Connie was declared cancer-free in September of 2020. They say if you are clear of cancer for five years, your chances of it coming back start to reduce. Fast forward to August 2022, Connie was asked to be part of a trial that tests a drug that could possibly help lower the possibility of early-stage cancers from becoming metastatic. Before she could go on this trial, she had to get tested for what they call ctDNA, otherwise known as circulating tumour DNA, a DNA that comes from cancerous cells and tumours. If you don’t carry the ctDNA, you are a candidate for the trial, as long as you have no active tumors. Blood work confirmed Connie carried ctDNA. She then needed a CT scan to determine whether she had any active tumors. CT and PET scans determined Connie had a small tumor on her lung. This came as a complete shock. Connie had surgery on her lung in September of 2022 to remove the lump. Unfortunately, the surgery was unable to be completed as when they went in to remove the tumor from her lung, they found numerous cancerous nodules in her chest cavity. In September of 2022, at the age of 36 years old, Connie was also diagnosed with Stage IV metastatic breast cancer. Connie never had any symptoms caused by the tumors, she only found out about the tumors because of the trial drug she was offered.

Connie and I are now both on targeted therapy drugs. We both get CT scans every three months to see if the medication is working, and so far, it is. We both recently had radical hysterectomies to stop any estrogen from being produced, and to take away the chances of us developing ovarian cancer.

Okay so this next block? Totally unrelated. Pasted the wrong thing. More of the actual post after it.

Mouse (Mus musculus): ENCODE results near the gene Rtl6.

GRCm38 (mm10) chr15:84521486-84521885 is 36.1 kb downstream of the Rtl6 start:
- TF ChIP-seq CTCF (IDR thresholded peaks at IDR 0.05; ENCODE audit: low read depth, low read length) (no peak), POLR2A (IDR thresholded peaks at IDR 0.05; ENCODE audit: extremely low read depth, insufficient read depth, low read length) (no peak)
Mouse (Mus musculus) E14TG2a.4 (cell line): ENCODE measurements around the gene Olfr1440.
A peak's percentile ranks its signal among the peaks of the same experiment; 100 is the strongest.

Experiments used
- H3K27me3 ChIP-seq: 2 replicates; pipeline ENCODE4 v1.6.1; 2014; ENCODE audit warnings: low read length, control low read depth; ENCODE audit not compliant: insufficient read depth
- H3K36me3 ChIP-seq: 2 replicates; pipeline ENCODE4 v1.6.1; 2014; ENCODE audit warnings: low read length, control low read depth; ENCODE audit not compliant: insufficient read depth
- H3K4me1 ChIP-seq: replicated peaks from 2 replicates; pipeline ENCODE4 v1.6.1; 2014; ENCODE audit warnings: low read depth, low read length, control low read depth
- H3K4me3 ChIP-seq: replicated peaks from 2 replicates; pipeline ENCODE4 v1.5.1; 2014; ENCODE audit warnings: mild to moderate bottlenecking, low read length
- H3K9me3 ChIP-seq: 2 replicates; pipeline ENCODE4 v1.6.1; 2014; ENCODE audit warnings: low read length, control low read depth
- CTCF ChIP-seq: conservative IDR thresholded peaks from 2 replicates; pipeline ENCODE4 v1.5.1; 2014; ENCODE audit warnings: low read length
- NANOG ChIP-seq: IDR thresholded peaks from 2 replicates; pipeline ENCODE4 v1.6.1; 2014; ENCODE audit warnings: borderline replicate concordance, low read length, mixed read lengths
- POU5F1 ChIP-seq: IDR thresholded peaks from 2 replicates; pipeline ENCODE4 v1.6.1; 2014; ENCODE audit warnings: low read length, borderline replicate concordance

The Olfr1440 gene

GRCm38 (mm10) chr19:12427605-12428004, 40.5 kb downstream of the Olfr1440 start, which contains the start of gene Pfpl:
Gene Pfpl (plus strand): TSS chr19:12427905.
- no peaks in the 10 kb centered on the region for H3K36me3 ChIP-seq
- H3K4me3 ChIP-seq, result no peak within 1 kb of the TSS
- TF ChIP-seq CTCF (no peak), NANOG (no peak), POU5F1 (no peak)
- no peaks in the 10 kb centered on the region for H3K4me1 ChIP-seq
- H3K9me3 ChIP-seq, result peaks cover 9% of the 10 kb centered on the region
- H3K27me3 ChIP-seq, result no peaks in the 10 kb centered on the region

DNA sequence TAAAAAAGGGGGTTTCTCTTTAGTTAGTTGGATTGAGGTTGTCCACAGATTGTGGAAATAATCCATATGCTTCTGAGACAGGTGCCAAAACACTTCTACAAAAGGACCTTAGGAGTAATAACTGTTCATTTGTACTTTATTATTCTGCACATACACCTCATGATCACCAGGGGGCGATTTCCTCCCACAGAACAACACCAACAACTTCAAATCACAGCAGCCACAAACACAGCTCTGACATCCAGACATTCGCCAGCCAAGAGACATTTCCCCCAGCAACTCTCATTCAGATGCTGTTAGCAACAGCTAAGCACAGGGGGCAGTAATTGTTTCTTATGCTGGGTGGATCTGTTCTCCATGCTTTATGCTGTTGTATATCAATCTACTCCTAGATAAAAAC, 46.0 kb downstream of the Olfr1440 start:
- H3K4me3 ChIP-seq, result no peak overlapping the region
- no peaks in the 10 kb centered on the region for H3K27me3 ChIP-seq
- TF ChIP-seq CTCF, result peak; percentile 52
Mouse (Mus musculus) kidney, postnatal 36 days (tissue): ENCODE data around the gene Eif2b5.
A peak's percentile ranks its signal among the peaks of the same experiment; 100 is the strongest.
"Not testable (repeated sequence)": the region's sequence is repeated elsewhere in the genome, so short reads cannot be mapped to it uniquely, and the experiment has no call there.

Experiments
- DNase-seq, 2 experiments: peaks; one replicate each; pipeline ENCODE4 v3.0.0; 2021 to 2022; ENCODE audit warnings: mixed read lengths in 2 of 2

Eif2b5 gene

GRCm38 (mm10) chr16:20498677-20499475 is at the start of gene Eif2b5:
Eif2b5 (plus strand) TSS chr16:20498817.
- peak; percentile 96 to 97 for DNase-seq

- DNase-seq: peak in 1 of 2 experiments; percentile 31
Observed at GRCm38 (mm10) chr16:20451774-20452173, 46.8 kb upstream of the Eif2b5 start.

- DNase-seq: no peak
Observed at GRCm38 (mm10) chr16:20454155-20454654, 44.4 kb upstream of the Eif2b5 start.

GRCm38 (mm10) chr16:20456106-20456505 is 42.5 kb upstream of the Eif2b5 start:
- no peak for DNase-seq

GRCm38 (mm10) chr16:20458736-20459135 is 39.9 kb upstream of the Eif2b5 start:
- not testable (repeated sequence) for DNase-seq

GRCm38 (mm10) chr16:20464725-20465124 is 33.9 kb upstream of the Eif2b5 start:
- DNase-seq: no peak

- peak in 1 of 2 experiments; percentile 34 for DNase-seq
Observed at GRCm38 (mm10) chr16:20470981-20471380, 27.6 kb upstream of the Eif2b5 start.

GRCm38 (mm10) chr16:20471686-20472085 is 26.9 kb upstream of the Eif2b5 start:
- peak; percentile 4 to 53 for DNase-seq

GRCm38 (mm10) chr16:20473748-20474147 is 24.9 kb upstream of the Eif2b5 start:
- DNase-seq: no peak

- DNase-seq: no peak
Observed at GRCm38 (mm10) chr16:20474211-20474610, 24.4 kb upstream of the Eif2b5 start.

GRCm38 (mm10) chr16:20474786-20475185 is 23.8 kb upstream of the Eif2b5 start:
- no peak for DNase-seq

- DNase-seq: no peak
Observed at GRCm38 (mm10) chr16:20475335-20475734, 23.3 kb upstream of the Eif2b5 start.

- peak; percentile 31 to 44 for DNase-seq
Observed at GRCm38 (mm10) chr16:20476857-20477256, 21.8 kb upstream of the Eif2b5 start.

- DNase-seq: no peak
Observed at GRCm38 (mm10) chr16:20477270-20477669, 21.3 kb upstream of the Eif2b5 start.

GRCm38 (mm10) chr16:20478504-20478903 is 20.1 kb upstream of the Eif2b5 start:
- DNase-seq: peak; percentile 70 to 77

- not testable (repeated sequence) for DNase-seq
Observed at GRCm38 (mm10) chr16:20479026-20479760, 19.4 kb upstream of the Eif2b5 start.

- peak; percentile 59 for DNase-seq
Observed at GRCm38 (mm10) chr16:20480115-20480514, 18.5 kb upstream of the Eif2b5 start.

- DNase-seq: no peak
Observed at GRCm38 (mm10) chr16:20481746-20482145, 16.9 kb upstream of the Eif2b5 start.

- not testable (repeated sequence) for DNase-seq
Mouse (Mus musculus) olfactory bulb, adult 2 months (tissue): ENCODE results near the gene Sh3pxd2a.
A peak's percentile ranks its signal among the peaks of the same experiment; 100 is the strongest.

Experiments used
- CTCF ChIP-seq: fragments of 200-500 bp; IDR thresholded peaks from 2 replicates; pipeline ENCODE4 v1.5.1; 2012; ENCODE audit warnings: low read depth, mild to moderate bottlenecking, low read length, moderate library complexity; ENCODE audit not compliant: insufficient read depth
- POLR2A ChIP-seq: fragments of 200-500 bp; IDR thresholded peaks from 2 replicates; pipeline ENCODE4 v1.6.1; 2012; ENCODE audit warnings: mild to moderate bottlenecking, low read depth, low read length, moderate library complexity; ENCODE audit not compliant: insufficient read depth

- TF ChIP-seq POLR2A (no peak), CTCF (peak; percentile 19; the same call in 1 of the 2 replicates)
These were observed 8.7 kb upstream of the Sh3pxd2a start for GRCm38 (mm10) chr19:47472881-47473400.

My diagnosis, as terrible as it was, I believe started our journey. Had I not been diagnosed, my twin may never have known until much later, that she also had cancer.

This terrible disease has opened our eyes on how precious life is. My children have a 50% of carrying the BRCA2 gene, it is terrifying wondering if they may have to go through this when they are older. They will not have the choice to be tested until they are 16 years old, and they may choose to never be tested. I know that if ever needed, they will have the support of an army as me and my sisters have had throughout this journey. It doesn’t get easier to carry this everyday, we just get stronger.

We decided to do the CIBC Run for The Cure this year and the support was absolutely amazing. We had 36 family and friends on our team supporting us. This journey is hard and can feel very lonely at times, both Connie and I know we are STRONGER TOGETHER.

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  • Aug 13, 2019, 12:00 AM

    According to Genetics Home Reference, “Genetic testing is a type of medical test that identifies changes in chromosomes, genes, or proteins. The results of a genetic test can confirm or rule out a suspected genetic condition or help determine a person’s chance of developing or passing on a genetic disorder.

The views and experiences expressed through personal stories on Our Voices Blog are those of the authors and their lived experiences. They do not necessarily reflect the position of the Canadian Breast Cancer Network. The information provided has not been medically reviewed and is not intended to be a substitute for professional medical advice. Always seek the guidance of your healthcare team when considering your treatment plans and goals.